Feb. 25: National TRIO Day
University to mark National TRIO Day with 'Imagine U' activities
3:29 p.m., Feb. 21, 2012--The University of Delaware will mark National TRIO Day with a day of "Imagine U" activities on Saturday, Feb. 25, in Gore Hall.
The event is being coordinated by UD's TRIO programs -- Classic Upward Bound, Upward Bound Math Science, Student Support Services and the McNair Scholars Program.
Nov. 21: Festival of Nations
Nov. 22: UDress fashion event
"We are happy to celebrate National TRIO Day at UD this year," said Cheryl Davis-Robinson, director of the Student Support Services Program. "This gives us an opportunity to showcase the mission of TRIO and recognize the programs' successes."
The federal TRIO programs are outreach and student services programs designed to identify and provide services for individuals from disadvantaged backgrounds. TRIO includes eight programs targeted to serve and assist low-income individuals, first-generation college students and individuals with disabilities as they progress through the academic pipeline from middle school to postbaccalaureate programs.
Activities at UD will begin with opening remarks at 10:15 a.m. in 103 Gore Hall, followed by a campus tour.
After lunch, students and parents will be able to attend a series of workshops.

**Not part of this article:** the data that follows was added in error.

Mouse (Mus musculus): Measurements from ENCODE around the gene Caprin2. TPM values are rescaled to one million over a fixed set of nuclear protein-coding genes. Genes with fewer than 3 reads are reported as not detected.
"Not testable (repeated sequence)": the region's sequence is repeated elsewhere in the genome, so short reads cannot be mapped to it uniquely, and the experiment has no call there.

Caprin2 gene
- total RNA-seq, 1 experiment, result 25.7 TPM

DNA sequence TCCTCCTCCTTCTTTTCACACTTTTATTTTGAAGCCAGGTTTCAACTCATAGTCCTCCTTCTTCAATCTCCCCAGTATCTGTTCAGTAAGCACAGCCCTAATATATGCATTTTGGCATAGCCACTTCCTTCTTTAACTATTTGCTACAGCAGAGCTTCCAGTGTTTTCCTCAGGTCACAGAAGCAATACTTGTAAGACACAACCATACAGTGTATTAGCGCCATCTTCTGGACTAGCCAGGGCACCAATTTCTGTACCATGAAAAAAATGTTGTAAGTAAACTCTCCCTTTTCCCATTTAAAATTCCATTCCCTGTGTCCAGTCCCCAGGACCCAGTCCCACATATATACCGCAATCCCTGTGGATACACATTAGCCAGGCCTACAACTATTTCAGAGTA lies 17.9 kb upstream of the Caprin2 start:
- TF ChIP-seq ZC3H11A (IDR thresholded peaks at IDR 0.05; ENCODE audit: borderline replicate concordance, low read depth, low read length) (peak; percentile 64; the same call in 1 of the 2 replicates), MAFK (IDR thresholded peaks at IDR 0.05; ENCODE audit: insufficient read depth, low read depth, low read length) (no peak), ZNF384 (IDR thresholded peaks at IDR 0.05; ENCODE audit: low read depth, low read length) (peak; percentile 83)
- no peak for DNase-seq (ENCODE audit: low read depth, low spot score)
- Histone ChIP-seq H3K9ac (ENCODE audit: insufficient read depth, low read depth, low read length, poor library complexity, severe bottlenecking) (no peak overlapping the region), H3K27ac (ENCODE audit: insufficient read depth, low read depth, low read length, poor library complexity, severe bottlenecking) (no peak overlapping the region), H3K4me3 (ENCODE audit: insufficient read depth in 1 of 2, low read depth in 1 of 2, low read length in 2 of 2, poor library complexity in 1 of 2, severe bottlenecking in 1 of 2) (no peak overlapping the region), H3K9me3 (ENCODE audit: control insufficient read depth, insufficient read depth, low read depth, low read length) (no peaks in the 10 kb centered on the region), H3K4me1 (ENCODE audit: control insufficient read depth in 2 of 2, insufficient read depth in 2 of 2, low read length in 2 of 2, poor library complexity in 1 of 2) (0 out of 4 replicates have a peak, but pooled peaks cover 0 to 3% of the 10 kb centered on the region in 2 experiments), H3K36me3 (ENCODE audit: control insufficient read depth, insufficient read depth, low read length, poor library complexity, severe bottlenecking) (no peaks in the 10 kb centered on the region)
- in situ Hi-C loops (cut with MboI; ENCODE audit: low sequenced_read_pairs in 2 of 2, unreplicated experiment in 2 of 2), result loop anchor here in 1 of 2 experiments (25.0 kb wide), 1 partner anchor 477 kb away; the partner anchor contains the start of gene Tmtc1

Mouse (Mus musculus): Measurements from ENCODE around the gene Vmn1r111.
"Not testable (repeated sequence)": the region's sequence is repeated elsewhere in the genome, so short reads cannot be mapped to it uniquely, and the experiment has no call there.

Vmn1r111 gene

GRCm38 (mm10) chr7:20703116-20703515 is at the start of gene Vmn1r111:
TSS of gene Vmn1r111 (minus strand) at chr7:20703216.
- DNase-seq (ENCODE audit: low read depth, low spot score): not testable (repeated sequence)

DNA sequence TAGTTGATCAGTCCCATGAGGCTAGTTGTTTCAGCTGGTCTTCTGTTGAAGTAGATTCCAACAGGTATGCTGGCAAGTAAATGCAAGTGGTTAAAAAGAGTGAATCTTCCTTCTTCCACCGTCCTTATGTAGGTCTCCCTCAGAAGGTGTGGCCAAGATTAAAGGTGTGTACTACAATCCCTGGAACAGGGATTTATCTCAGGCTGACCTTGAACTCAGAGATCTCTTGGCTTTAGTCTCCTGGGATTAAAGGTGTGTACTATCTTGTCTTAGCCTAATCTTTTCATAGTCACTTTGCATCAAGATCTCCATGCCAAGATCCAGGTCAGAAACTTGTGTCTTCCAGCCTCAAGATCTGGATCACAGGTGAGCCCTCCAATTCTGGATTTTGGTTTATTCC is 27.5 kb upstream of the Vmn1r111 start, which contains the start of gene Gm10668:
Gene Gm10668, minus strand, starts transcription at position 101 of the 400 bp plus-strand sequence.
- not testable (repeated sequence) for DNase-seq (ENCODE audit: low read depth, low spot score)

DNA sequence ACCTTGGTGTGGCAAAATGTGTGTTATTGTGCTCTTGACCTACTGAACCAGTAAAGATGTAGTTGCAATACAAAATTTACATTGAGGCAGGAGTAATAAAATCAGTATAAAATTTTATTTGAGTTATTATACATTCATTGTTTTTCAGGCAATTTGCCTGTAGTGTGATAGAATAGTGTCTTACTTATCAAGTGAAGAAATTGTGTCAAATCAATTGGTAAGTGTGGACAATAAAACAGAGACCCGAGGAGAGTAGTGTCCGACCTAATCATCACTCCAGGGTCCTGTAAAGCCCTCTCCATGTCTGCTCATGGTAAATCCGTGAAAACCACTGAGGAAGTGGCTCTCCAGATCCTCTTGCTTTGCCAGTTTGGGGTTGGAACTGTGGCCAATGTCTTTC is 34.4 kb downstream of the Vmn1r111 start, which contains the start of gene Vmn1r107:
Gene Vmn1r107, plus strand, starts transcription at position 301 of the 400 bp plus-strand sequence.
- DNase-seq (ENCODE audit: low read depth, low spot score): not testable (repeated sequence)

Workshops for students are "UB and UB: Math Science" at 1 p.m. in 316 Gore Hall, a presentation on the Student Support Services Program at 1:25 p.m. in 317 Gore Hall and a presentation on the McNair Scholars Program at 1:55 p.m. in 310 Gore Hall.
Workshops for parents are "Preparing Your Student(s) for College" at 1 p.m. in 306 Gore Hall and a financial aid presentation at 1:40 p.m. in that same room.
Closing remarks will be at 2 p.m. and UD student performances will begin at 2:35 p.m., both in 103 Gore Hall.
About National TRIO Week
National TRIO Week is a direct result of the defeat of a 1986 bill that put the federal programs in danger of being eliminated after more than 20 years of service to students, Davis-Robinson said.
Parents, students, alumni and TRIO personnel across the country rallied in a grassroots effort to defend the programs, which caught the attention of politicians. Soon after the bill was defeated, Congress established a resolution proclaiming Feb. 28, 1986, as National TRIO Day. The TRIO community has since observed the occasion on the last Saturday of February each year.
Davis-Robinson said TRIO derives its name from the group of federal college-focused educational programs initially created by the Educational Opportunity Act of 1965. The intent of the programs was to remove social and financial barriers and expand educational opportunities to students who otherwise might not be aware of, consider, experience or have access to higher education.
She said TRIO Week sheds light on the programs and their value to students, and serves as a reminder of the 1986 battle that was waged and won to sustain them, a struggle that continues. The ultimate goal of each year's TRIO Week is to celebrate, educate and make the TRIO name more widely known.